For underwatering issues, it’s easily fixable. All you need to do is water it deeply several times until excess water drains out. Soon, it will perk up and recover from its brief, depressing, drought period.
3. Lack of Sunlight or Sudden Change in Light Intensity
Oxalis prefers to have direct sunlight to grow well, but sometimes indoor lights may be insufficient for proper development. They will start developing leggy growth and look droopy, reaching for the nearest source of sunlight. Solution: rotate your plant to allow all sides an even sun exposure for uniform foliage growth.
You may be tempted to suddenly put your oxalis in a very bright area. Please don’t do this. This will actually backfire on you and make your plants worse off. The sudden light change and temperature spike from the sun’s glare will be too much of a shock. Not only that, if you leave your plant suffering at 27 degrees celsius for prolonged hours, it will force the plant to go into dormancy. Then we’re back to square one of the problem.
If you’re going to move your oxalis to a brighter area, do it gradually day by day. By doing this slowly, the plant will get used to it. Eventually, it will be bathing in the full sun and thriving happily.
And if you’re new to PHA and just need some pointers on houseplant care in general, check out our article: The 4 Basic But Very Important Elements of Houseplant Care
4. Transplant Shock from Repotting When It is Not in Dormancy
If you start to repot your oxalis in spring or summer before it is due to go dormant, chances are the plant will go into transplant shock. It will show its displeasure by displaying drooping leaves and a somewhat general sulky air around them. Even if you did the whole repotting procedure right and gave it ample water for its needs, it can’t be helped. Imagine getting dragged out of bed in the middle of the night and being told you are moving houses right then. Yup, your oxalis is not a happy camper.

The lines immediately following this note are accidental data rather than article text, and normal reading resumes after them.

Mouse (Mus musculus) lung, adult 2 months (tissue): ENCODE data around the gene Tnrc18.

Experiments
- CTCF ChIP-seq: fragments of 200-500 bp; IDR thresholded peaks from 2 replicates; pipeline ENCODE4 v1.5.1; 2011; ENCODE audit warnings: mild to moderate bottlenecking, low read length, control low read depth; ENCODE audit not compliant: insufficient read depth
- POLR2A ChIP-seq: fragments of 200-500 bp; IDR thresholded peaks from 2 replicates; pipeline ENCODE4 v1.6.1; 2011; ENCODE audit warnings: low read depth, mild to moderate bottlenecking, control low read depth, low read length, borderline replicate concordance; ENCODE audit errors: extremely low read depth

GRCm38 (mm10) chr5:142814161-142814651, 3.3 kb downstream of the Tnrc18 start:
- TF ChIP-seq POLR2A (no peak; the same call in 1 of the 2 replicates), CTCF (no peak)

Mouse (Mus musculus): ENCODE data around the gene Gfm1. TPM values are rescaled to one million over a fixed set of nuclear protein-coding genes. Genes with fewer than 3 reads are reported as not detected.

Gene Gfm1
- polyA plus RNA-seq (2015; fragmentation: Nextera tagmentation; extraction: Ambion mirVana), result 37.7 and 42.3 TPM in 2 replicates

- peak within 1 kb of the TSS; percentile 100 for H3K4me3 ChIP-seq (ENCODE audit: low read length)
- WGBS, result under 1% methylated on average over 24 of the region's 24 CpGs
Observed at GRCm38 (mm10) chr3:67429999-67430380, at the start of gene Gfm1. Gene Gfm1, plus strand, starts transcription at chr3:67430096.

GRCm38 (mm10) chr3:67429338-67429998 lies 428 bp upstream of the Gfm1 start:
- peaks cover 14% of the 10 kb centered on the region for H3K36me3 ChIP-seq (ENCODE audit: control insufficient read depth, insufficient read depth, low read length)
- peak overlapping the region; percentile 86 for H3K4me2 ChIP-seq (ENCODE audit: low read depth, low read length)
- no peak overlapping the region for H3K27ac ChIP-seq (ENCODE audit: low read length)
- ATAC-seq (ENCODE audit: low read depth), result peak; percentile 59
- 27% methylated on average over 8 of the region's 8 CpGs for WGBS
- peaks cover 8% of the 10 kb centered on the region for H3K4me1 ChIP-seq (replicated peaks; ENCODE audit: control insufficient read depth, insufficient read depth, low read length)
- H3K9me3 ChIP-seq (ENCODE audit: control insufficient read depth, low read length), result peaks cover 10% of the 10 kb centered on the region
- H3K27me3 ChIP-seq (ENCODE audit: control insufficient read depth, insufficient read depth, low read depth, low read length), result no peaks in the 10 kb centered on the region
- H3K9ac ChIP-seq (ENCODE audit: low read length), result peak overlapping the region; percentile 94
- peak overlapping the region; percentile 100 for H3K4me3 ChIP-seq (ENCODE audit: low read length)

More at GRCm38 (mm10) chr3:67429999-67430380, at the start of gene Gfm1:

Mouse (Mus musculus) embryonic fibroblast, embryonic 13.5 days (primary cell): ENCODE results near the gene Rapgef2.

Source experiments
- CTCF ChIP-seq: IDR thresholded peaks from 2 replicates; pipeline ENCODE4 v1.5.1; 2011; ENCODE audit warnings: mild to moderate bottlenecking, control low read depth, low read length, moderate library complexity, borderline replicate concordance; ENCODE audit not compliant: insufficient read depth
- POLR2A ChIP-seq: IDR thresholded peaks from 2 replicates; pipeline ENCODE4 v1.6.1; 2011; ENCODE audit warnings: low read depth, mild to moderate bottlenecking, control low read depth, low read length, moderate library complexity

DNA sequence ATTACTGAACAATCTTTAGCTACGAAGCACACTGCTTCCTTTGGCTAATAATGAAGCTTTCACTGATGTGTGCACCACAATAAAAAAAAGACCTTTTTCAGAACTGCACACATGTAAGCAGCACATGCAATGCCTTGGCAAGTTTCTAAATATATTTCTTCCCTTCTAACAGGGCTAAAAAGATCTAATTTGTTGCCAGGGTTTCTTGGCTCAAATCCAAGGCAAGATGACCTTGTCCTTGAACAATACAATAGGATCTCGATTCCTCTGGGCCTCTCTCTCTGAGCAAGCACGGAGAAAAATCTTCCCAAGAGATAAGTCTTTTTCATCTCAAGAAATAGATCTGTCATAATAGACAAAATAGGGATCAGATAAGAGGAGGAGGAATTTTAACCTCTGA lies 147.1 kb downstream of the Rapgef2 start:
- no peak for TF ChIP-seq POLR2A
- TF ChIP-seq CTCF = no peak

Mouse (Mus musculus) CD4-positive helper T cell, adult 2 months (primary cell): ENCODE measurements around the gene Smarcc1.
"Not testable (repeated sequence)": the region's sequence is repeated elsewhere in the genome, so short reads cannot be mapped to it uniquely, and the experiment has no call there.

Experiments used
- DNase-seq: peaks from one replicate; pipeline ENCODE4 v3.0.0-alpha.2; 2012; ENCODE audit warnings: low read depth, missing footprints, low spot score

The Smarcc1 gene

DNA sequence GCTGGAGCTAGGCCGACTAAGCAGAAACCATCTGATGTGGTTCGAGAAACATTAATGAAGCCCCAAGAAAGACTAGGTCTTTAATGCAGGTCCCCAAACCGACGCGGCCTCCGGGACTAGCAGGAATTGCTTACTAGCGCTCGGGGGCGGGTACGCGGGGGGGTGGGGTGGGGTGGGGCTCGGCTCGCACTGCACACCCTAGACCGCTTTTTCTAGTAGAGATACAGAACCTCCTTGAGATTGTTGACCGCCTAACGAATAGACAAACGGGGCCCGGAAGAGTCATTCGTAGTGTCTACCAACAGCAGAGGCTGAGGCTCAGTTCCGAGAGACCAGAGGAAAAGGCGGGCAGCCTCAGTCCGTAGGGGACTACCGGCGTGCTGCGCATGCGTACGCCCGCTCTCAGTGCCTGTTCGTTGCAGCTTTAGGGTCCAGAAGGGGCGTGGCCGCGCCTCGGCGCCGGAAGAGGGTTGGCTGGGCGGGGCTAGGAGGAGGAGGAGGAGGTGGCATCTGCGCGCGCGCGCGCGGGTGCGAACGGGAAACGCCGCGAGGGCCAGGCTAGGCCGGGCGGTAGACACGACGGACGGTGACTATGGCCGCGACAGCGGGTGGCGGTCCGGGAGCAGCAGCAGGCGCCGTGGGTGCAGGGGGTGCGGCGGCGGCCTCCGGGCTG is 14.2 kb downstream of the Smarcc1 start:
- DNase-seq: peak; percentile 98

There’s little you can do at this point. You just have to monitor the plant as it goes through these motions, and eventually, it’ll recover. Think of your oxalis as an unhappy teenager dragged to join a family event for the summer. They’ll come around sooner or later. When in doubt, water less than you think the plant needs, and check the soil regularly.
5. Disease Problems such as Rust
It’s pretty uncommon for oxalis to get disease problems unless one of your plants is infected with it already, we couldn’t even find pictures of diseased oxalis for our article, only mentions of it. One such thing that could affect your plant is Rust, which can also appear if you overwater your oxalis. If your plant is drooping and you see reddish-rust-colored fungal spots on the leaves, it is suffering from Rust.
Unfortunately, there’s no cure for this plant disease. But you can do the following to try saving your plant:
- Cut off the affected foliage with a sterilized cutting tool. Use alcohol wipes in between cuts to prevent transferring the pathogens.
- Quarantine your oxalis from other plants to prevent further infection.
- Optional: Apply fungicide on the plant to ensure the disease doesn’t spread. This may be a hit-or-miss because, as I’ve mentioned, there is no definite solution to getting rid of Rust completely.
- Give it the best care you can and monitor its recovery. Worse comes to worst, the plant will die off, and you’ll have to start with a new set of Oxalis Triangularis.
- Extra precaution: Identify any plants with similar symptoms. It’s vital to isolate any affected plants to prevent further contamination and let them recover.
If it isn’t rust but you’re pretty sure it is a pest or disease, take a look at another one of our articles: How to Rescue Plants from Common Houseplant Pests & Diseases for some other ideas that could help diagnose the issue.
Whatever your Oxalis Triangularis is suffering from, I really do hope you can revive it back. Otherwise, it’s probably just going to sleep before coming back again in full force. Happy planting!